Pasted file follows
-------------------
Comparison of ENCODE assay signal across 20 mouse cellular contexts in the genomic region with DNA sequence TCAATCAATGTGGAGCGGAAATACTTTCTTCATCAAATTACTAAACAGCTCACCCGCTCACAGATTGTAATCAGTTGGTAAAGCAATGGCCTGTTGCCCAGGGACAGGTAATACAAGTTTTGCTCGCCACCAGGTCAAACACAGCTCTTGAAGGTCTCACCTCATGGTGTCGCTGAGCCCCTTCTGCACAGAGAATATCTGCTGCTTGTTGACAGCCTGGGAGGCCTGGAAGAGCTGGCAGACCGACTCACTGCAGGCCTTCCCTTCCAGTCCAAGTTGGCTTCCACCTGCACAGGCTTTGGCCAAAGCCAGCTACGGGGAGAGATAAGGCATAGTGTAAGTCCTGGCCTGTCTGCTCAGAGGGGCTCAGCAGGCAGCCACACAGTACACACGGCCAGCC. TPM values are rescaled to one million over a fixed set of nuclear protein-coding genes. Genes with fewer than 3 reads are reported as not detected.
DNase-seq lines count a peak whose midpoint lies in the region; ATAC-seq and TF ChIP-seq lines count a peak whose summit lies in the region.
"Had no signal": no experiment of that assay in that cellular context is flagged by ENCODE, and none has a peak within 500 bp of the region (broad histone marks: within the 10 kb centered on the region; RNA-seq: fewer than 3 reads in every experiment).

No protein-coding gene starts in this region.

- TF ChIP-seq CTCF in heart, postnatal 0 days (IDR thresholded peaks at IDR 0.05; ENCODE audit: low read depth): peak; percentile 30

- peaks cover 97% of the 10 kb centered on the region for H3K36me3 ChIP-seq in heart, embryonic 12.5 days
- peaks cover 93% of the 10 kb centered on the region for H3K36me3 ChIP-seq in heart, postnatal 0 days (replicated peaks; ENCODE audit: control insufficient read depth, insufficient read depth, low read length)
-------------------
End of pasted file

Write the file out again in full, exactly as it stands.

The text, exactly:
Comparison of ENCODE assay signal across 20 mouse cellular contexts in the genomic region with DNA sequence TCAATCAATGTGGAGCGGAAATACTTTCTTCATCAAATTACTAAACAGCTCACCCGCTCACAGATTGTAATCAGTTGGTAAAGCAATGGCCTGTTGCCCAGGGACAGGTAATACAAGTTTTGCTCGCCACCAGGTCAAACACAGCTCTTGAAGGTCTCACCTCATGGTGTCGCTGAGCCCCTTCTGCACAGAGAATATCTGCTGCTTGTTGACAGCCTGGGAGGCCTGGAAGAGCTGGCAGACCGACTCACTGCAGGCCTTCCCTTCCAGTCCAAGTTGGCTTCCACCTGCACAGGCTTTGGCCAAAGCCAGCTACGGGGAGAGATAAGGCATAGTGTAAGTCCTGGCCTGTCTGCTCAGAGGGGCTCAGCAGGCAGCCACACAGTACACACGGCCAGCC. TPM values are rescaled to one million over a fixed set of nuclear protein-coding genes. Genes with fewer than 3 reads are reported as not detected.
DNase-seq lines count a peak whose midpoint lies in the region; ATAC-seq and TF ChIP-seq lines count a peak whose summit lies in the region.
"Had no signal": no experiment of that assay in that cellular context is flagged by ENCODE, and none has a peak within 500 bp of the region (broad histone marks: within the 10 kb centered on the region; RNA-seq: fewer than 3 reads in every experiment).

No protein-coding gene starts in this region.

- TF ChIP-seq CTCF in heart, postnatal 0 days (IDR thresholded peaks at IDR 0.05; ENCODE audit: low read depth): peak; percentile 30

- peaks cover 97% of the 10 kb centered on the region for H3K36me3 ChIP-seq in heart, embryonic 12.5 days
- peaks cover 93% of the 10 kb centered on the region for H3K36me3 ChIP-seq in heart, postnatal 0 days (replicated peaks; ENCODE audit: control insufficient read depth, insufficient read depth, low read length)